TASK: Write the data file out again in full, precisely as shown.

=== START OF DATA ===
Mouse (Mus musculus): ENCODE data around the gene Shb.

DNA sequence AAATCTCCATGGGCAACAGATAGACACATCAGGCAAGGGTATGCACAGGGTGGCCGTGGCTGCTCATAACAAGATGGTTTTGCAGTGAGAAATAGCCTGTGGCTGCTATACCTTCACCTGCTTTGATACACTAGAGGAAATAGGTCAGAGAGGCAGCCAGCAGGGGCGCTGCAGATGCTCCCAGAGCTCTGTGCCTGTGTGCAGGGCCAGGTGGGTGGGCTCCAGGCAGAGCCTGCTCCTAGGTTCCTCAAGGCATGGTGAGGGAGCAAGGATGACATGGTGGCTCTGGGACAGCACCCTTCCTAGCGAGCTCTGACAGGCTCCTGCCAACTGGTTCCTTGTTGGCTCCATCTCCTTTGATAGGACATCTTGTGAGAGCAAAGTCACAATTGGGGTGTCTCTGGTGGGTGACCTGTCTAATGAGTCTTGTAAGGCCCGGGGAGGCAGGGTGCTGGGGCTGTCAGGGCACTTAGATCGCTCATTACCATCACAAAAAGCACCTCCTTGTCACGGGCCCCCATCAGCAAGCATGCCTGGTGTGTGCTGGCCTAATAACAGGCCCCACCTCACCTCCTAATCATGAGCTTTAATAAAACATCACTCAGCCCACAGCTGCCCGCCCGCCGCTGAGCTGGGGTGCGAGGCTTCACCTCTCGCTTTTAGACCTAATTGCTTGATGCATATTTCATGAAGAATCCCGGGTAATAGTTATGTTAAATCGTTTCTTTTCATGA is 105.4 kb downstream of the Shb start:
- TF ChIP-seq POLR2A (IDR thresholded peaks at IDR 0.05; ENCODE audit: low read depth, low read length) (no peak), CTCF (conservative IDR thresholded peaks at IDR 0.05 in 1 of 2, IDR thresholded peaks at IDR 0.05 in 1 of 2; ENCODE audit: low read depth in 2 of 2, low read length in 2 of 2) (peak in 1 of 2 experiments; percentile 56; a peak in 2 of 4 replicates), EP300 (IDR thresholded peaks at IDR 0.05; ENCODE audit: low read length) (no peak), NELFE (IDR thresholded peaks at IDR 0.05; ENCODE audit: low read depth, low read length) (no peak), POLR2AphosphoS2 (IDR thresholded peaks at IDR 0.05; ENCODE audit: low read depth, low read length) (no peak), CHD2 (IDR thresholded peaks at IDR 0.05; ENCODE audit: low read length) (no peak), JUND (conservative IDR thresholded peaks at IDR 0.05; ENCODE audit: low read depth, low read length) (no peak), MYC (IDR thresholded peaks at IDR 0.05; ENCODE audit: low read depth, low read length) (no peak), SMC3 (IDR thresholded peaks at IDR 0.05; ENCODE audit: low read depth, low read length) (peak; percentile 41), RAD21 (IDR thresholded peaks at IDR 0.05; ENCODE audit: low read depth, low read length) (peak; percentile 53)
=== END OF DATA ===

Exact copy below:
Mouse (Mus musculus): ENCODE data around the gene Shb.

DNA sequence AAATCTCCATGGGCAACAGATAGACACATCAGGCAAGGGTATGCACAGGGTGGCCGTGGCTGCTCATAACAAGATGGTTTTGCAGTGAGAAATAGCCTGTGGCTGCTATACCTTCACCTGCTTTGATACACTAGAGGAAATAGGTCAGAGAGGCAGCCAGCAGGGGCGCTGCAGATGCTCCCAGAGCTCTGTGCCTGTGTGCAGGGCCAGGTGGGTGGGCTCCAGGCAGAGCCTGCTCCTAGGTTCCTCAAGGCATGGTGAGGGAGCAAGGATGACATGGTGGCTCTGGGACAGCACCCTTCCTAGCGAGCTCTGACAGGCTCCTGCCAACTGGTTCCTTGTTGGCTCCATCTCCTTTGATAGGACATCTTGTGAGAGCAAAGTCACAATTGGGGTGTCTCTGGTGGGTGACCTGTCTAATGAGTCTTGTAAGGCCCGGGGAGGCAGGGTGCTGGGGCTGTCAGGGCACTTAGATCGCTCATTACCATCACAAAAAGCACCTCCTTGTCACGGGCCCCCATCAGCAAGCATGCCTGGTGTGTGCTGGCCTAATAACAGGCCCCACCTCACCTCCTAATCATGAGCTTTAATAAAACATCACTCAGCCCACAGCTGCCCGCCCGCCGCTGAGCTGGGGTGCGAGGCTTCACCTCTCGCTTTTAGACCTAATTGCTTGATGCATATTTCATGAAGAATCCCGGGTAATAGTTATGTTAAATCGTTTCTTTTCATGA is 105.4 kb downstream of the Shb start:
- TF ChIP-seq POLR2A (IDR thresholded peaks at IDR 0.05; ENCODE audit: low read depth, low read length) (no peak), CTCF (conservative IDR thresholded peaks at IDR 0.05 in 1 of 2, IDR thresholded peaks at IDR 0.05 in 1 of 2; ENCODE audit: low read depth in 2 of 2, low read length in 2 of 2) (peak in 1 of 2 experiments; percentile 56; a peak in 2 of 4 replicates), EP300 (IDR thresholded peaks at IDR 0.05; ENCODE audit: low read length) (no peak), NELFE (IDR thresholded peaks at IDR 0.05; ENCODE audit: low read depth, low read length) (no peak), POLR2AphosphoS2 (IDR thresholded peaks at IDR 0.05; ENCODE audit: low read depth, low read length) (no peak), CHD2 (IDR thresholded peaks at IDR 0.05; ENCODE audit: low read length) (no peak), JUND (conservative IDR thresholded peaks at IDR 0.05; ENCODE audit: low read depth, low read length) (no peak), MYC (IDR thresholded peaks at IDR 0.05; ENCODE audit: low read depth, low read length) (no peak), SMC3 (IDR thresholded peaks at IDR 0.05; ENCODE audit: low read depth, low read length) (peak; percentile 41), RAD21 (IDR thresholded peaks at IDR 0.05; ENCODE audit: low read depth, low read length) (peak; percentile 53)